• huge goods lift with 2.5 tonne capacity, easily able to accommodate the large cargo-trikes which we are looking to purchase (should we ever take additional space above the ground floor)

And all this for about £30.00 week, with no additional bills, or rates to pay.

There are of course a few disadvantages, the main one being that office facilities are limited, though the staff are very helpful if you need to send an odd email or Fax. We don’t have electricity in the lock-up, or a telephone line. Nevertheless, so far we have been able to handle everything by mobile, and should we reach a point where this is holding back the business then I have found that Safestore are very accommodating and seem always willing to negotiate.

Overall this has proven an ideal base to grow the business and one which could see us grow significantly larger before we would ever need to move.

Loading the Bullitt

I reckoned this single shipment weighed around 40kg

35 pieces before loading

Since Last Mile began working with DHL, I have had the opportunity to test out the cargo capacity of our Bullitts in real conditions – regularly filling the cargo boxes to capacity. Most of the time the packets we deliver are small and lightweight – occasionally bulky, but not very heavy. Nevertheless, when the boxes are filled to capacity they do add up.

Last week a single large shipment gave me the opportunity to really test the capacity of the Bullitt – not just in terms of volume, but also in terms of weight. 6 boxes and 2 extra packets of exam papers, for one customer probably weighed at least 40kg. Adding another 27 smaller pieces (above)  they all fitted into the Bullitt’s cargo box, and I was able to deliver them all in a single run from our depot.

35 pieces in the cargo box (with the first 3 ready to deliver in the overflow courier bag)

So what was the Bullitt like to ride laden? The first thing I noticed was how much harder the bike was to manoeuvre when on foot. No real surprise of course when I was pushing a bike that probably weighed close to 100kg altogether. It certainly wasn’t impossible to push and I could still turn the bike around when necessary, but I avoided lifting the bike up kerbs if I could. There was a very significant degree of flex or bounce in the frame as the bike went over bumps, but it didn’t feel as though this was more than the bike was supposed to handle, rather that it was coping with the load rather well.

The second thing I noticed was that all hills were significantly steeper! That being said I still climbed the steepest gradient I faced in first gear, slowly, but without difficulty. Once on the level the Bullitt seemed to forget the load it was carrying and it was easy to accelerate up to a respectable cruising speed.

If I was expecting to carry such a large load over a significant (relatively flat) distance I would be far less concerned than carrying it on a typical delivery route, where the bike is stopping and starting, climbing kerbs or traversing cobbles and turning round in tight spots every few minutes. Given this  if I was faced with a similar situation again, I might be tempted to divide the load choosing to make the 5 minute trip back to our depot to reload,  so as to keep the bike more easily manageable at low speeds. Overall, however the Bullitt stood up well to the test, and confirmed its capability (and indeed, suitability equipped, the capability of ‘cycle couriers’ ) to handle anything that might be delivered by a man with a van.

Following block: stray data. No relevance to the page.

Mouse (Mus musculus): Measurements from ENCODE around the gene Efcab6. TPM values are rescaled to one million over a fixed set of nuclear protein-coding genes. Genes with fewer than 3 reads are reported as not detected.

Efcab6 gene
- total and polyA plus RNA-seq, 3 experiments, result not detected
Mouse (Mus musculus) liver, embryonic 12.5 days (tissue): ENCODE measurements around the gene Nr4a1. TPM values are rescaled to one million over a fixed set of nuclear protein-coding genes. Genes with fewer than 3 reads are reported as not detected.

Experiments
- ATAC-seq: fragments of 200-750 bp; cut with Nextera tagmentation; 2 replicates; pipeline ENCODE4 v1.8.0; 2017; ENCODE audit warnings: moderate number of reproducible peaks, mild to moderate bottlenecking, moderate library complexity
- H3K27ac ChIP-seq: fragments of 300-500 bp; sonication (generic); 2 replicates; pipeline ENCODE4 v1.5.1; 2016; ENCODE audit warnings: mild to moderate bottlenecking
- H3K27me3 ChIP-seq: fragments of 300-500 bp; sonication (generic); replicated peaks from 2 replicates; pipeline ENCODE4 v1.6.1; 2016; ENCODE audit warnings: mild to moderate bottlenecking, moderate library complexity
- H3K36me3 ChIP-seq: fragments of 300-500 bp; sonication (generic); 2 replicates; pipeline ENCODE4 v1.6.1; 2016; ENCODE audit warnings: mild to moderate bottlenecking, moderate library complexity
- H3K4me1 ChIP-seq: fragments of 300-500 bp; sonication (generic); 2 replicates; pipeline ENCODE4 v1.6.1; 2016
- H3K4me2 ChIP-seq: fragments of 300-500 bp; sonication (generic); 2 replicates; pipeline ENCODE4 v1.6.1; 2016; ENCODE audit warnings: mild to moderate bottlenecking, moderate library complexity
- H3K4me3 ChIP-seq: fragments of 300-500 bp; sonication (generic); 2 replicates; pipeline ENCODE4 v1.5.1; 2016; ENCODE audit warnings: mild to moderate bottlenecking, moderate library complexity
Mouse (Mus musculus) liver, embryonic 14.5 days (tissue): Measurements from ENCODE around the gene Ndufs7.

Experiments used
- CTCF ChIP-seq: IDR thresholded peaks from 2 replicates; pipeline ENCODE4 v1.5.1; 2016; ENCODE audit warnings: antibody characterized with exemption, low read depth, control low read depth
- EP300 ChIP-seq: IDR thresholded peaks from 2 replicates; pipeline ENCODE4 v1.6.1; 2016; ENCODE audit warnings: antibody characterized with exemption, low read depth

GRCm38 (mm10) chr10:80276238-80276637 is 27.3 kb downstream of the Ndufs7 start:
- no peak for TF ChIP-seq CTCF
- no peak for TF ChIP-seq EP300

Last Mile Leeds in partnership with DHL

About a month ago, Last Mile Leeds began a pilot with DHL. Starting with a couple of days out with two of their van drivers I got an insight into the job of a van courier.Then over the last month I have been delivering some of their smaller packets and parcels by cargo bike.

It has been a learning experience, as we work out what sort of shipments the Bullitts can comfortably carry and within which areas we can operate. So far we have taken everything they have asked us to deliver on their behalf and have extended our geographical coverage beyond the University to the Hyde Park area. Usually, all the deliveries fitted into the cargo boxes fitted to our Bullitts, but on the odd occasion when we have not been able to carry them all at oncedid not fit into the cargo box, it was easy to make a return trip to our depot, load up and make a second (or even a third) run.

Overall, the pilot has been successful, and we look set to work with DHL on into the future. More importantly it has been proof of the concept – that cargo bikes operating to fulfil last mile deliveries have something to offer the large courier firms, and specifically that they can do this in Leeds.